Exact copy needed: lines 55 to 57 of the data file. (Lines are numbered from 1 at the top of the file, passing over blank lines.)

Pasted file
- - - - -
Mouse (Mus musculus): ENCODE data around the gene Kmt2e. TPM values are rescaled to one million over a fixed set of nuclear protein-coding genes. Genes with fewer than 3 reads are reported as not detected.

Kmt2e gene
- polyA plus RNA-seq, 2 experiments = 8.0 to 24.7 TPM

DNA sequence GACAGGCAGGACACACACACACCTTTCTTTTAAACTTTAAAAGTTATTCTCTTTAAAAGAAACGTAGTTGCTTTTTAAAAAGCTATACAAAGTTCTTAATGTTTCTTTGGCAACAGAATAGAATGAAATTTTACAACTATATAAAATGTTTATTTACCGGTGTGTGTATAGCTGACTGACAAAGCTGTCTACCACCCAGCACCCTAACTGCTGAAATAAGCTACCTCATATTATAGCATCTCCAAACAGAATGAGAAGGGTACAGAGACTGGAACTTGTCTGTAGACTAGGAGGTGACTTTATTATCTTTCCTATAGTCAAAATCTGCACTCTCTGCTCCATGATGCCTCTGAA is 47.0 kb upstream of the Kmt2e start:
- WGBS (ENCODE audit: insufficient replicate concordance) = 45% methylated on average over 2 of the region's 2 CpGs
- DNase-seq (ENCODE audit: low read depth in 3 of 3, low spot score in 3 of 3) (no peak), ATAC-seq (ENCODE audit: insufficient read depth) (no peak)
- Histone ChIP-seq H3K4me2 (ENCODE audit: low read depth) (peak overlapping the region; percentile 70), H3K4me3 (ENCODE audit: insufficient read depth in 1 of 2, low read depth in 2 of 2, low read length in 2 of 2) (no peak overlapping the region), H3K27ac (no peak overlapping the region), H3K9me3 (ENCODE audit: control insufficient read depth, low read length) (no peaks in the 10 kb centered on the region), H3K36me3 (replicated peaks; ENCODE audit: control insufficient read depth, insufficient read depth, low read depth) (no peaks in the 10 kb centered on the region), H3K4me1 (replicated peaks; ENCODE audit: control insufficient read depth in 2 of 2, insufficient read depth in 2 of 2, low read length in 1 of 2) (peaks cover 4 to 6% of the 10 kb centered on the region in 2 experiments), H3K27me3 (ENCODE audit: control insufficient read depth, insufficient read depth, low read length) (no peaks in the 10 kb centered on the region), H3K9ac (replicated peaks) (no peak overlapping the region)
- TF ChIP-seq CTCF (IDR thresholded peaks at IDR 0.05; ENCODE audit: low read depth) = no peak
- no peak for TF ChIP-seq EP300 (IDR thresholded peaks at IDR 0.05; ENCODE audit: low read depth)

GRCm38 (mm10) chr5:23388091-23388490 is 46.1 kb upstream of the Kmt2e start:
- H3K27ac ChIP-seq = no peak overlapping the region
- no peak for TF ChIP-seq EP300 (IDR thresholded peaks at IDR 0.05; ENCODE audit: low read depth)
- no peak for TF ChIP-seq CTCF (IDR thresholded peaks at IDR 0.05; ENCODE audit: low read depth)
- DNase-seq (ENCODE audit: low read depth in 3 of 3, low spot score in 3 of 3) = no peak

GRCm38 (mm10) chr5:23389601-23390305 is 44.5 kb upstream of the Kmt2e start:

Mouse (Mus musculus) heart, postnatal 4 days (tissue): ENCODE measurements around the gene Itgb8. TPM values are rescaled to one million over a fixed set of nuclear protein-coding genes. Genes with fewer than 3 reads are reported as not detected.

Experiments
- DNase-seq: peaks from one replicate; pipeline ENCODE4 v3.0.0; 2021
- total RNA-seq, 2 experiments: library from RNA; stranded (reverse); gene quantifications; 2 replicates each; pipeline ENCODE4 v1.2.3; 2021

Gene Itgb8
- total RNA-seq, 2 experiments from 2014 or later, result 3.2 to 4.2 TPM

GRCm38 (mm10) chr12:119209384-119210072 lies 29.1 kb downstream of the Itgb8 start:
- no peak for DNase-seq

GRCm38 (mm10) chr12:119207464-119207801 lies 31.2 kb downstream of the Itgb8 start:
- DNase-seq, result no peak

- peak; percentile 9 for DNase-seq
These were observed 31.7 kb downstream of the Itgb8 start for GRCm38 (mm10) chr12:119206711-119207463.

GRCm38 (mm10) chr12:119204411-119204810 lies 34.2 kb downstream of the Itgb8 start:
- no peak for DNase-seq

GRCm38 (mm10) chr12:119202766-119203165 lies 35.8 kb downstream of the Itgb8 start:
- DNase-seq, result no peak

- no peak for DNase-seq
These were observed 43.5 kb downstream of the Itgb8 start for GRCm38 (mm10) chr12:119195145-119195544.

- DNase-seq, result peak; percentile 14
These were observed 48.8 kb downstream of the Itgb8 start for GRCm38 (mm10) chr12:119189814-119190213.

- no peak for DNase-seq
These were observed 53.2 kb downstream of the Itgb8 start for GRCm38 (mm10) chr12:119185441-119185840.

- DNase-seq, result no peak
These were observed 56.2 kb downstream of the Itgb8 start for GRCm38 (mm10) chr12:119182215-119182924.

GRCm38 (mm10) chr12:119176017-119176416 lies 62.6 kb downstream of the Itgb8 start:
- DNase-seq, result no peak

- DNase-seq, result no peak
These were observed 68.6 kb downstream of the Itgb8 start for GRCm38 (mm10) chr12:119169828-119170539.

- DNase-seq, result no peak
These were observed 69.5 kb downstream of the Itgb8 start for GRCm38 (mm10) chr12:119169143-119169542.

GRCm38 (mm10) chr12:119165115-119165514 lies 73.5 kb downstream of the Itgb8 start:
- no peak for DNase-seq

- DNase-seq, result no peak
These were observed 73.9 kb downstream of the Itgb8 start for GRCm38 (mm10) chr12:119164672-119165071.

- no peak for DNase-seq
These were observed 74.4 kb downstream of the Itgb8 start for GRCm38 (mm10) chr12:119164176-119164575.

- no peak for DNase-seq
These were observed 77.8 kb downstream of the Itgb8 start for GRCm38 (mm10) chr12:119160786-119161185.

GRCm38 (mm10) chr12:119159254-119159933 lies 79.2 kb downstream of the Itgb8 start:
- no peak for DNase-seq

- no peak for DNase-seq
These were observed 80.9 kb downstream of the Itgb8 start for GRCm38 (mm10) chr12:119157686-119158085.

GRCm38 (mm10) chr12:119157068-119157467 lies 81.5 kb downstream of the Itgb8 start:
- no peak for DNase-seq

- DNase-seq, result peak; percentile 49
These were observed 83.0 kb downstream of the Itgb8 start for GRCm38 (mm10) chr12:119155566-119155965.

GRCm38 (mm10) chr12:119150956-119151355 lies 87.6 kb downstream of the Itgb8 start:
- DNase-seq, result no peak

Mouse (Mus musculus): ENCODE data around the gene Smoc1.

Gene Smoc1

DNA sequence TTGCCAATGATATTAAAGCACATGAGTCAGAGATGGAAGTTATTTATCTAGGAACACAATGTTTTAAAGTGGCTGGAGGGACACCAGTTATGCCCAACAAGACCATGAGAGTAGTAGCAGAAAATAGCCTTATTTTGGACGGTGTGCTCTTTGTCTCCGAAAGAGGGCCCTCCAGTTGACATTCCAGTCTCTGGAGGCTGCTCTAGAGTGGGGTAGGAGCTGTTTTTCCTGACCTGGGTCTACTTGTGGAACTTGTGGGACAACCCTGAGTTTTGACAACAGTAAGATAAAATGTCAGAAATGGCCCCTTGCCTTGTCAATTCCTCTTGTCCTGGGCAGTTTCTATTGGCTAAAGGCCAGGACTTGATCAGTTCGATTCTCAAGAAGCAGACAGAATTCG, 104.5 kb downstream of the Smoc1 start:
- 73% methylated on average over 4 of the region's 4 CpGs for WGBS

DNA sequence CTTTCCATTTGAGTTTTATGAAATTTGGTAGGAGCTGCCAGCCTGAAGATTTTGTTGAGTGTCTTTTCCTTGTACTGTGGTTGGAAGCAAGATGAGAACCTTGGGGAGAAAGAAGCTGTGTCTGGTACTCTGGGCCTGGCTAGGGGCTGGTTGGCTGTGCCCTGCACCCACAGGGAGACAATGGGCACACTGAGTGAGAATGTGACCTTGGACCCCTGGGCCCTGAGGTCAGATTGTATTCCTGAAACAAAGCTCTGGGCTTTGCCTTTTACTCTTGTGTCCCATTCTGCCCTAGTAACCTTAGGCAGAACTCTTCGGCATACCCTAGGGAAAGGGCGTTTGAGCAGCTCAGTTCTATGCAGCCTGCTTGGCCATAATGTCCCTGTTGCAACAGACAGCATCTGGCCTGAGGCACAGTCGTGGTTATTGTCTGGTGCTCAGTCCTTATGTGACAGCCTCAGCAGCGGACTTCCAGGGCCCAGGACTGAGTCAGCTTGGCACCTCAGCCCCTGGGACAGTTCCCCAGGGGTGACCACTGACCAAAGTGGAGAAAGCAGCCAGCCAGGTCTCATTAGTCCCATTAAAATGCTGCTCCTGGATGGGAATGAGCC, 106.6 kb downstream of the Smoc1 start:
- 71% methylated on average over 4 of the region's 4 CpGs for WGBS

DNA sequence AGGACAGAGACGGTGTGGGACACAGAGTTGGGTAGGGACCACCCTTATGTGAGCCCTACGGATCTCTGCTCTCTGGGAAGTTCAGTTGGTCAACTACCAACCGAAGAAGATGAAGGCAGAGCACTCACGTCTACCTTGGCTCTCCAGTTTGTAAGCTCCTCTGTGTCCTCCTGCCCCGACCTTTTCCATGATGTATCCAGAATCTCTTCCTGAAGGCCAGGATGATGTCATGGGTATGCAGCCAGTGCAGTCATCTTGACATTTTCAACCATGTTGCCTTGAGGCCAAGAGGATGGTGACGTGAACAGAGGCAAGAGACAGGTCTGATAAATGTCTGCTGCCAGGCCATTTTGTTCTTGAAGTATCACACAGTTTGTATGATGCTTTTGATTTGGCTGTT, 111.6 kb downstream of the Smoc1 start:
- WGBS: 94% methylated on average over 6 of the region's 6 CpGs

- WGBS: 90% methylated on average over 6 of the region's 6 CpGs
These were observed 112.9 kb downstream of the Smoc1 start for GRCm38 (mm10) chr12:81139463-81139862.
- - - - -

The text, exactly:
- no peak for DNase-seq

- no peak for DNase-seq
These were observed 80.9 kb downstream of the Itgb8 start for GRCm38 (mm10) chr12:119157686-119158085.